The Washington Nationals, their fans and Stephen Strasburg's fantasy owners continue to hold their collective breath while awaiting more definitive information regarding the phenom's elbow. We know that Nationals manager Jim Riggleman has said the team will "proceed with caution," which so far looks like it will start with a trip to the disabled list, but will it mean we have seen the last of Strasburg this season?
My suspicion -- and the consensus amongst other baseball health care professionals with whom I've spoken in the past two days -- is that Strasburg is not likely to pitch again this season. The 22-year-old pitching phenom has had two injuries in close proximity to one another (shoulder inflammation in July and the elbow injury now), which increases the overall level of concern surrounding the health of his arm. Even if this latest setback turns out to be relatively minor, back-to-back issues in the two most vulnerable body parts for a pitcher has to render the Strasburg decision-makers particularly wary.
As far as the injury itself, the extent of it is being determined. Nationals general manager Mike Rizzo told reporters that Strasburg is scheduled to undergo a second imaging test with dye, but at this point they are still working off the diagnosis of a flexor tendon strain.
Overuse of the flexor-pronator (the muscle group on the front side of the forearm that controls downward wrist motion and some forearm rotation) is not uncommon in pitchers and failure (or partial failure) of the tendon (which anchors that muscle group to the bone at the inner aspect of the elbow) is not unusual. ... The issue is whether the flexor tendon tear is an isolated injury or whether there is other structural damage present which, even if insignificant now, could manifest itself in the future.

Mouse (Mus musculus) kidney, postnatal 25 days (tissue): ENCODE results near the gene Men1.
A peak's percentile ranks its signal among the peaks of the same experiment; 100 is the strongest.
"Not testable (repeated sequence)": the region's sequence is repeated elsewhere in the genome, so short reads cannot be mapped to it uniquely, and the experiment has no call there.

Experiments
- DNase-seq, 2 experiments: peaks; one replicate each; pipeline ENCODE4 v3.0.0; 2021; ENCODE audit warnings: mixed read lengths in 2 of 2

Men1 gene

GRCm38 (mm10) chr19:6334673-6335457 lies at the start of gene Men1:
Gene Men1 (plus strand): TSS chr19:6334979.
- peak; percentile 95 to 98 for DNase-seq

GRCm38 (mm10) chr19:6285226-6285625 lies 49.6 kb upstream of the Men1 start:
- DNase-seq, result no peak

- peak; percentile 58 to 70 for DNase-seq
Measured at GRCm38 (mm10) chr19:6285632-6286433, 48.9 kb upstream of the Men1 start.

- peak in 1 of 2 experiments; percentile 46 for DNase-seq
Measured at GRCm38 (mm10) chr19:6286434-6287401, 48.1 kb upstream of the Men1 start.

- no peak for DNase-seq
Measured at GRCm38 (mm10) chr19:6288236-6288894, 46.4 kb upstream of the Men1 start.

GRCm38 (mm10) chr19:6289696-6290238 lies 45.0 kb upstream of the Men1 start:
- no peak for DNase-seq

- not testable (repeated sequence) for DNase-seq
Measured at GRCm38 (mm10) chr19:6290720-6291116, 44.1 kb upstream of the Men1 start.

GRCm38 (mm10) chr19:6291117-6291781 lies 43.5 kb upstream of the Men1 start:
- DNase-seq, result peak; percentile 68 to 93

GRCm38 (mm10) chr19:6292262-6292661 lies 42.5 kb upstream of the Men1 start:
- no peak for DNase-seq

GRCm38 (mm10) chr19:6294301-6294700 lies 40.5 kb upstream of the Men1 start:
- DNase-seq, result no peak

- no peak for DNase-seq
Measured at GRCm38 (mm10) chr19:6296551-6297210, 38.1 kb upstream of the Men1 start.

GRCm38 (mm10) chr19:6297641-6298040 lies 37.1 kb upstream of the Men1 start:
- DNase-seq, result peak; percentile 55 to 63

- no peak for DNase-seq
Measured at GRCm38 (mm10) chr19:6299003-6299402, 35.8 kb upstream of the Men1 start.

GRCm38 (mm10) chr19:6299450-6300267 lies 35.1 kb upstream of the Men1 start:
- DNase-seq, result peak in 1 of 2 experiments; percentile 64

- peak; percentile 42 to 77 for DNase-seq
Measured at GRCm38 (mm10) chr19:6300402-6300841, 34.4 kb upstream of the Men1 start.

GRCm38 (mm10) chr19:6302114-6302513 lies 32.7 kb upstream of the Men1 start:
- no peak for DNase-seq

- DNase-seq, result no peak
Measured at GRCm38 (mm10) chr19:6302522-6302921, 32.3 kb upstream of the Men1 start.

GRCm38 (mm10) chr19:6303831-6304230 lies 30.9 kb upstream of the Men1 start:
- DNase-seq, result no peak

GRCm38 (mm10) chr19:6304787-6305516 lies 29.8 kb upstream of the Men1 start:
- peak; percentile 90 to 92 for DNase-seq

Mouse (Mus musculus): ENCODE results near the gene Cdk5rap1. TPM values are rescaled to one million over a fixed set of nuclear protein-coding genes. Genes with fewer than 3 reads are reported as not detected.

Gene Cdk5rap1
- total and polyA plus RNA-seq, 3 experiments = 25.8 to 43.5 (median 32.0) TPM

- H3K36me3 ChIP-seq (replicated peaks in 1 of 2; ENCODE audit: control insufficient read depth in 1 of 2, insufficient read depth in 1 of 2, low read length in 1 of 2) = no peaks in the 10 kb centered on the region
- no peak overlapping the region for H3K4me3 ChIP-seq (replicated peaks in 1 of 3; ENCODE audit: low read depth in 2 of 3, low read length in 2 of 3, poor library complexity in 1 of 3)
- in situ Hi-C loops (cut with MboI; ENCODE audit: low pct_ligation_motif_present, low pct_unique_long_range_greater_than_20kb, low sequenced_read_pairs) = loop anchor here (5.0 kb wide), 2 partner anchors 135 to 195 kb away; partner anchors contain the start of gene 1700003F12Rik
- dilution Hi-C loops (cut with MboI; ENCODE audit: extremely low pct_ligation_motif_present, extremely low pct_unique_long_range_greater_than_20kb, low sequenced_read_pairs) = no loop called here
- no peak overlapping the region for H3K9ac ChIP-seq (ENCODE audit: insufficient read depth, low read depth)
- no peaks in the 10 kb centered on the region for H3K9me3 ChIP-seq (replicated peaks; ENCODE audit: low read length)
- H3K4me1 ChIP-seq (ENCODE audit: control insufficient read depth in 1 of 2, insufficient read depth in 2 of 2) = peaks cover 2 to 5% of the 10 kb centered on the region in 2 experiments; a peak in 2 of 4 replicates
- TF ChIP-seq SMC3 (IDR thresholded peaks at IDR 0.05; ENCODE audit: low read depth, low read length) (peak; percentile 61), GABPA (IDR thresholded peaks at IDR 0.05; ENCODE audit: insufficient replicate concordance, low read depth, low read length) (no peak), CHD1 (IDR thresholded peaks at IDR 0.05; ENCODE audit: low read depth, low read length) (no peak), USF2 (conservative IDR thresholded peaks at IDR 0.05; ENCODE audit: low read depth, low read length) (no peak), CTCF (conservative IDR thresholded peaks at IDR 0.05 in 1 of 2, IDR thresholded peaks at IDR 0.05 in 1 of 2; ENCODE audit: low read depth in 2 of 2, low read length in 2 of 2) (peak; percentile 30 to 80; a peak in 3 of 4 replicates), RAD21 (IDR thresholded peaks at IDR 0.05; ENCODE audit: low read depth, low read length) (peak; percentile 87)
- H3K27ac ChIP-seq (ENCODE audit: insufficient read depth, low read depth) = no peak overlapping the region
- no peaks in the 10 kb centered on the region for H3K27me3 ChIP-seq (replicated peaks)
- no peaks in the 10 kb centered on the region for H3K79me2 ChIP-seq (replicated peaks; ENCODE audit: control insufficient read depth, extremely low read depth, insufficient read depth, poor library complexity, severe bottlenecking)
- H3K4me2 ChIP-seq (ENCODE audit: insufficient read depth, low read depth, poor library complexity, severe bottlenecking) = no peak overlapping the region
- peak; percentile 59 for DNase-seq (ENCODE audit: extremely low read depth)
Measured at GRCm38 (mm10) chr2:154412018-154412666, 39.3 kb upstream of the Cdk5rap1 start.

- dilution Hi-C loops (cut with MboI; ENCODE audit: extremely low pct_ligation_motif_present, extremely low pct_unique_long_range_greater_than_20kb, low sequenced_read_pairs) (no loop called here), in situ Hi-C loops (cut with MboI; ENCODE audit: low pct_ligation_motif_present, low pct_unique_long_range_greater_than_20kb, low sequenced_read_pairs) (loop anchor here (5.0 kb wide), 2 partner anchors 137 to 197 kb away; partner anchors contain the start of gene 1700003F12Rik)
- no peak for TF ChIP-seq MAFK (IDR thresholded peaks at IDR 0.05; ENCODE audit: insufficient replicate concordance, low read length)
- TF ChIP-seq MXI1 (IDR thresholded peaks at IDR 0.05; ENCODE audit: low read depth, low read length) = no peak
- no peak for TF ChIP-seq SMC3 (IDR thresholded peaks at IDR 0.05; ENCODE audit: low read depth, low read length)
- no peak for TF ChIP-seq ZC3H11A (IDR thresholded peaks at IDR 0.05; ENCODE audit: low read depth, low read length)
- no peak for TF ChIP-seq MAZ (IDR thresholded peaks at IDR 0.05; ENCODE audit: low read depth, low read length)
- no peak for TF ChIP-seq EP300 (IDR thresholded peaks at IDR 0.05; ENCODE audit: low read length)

While Sheets' flexor tendon injury was significant enough to warrant surgical repair, the team's description of a "flexor strain" in the case of Strasburg suggests that the tissue damage to the tendon is less severe. Strains happen in varying degrees, all of which represent some form of tissue damage, but organizations tend to use the word "tear" only when describing a more severe injury. The more concerning issue is referenced in the second part of the paragraph above which is whether the flexor tendon represents an isolated injury or whether there is other structural damage present. And the structure everyone is worried about is the ulnar collateral (Tommy John) ligament.
The ulnar collateral ligament and the flexor tendon both have attachments at the medial epicondyle, a small bony projection at the base of the inner arm just above the elbow joint. So while the term "forearm strain" is conveniently used to describe a flexor tendon strain in lay terms, the truth of the matter is that the strain is to the tendon which is anchored at the medial or inner elbow. The word "flexor" refers to the fact that the muscles involved are those that flex the wrist. They make up the bulk of the palm-side up aspect of the forearm. (This group is actually often referred to as the flexor-pronator mass because the pronator muscle, which rotates the forearm from palm-up to palm-down, also attaches at the same location.) The word "tendon" describes the stronger fibrous element of tissue that connects muscle to bone and helps transmit the contractile forces of the muscle to that bone, creating movement. When the tendon is damaged, movement can be weak and painful.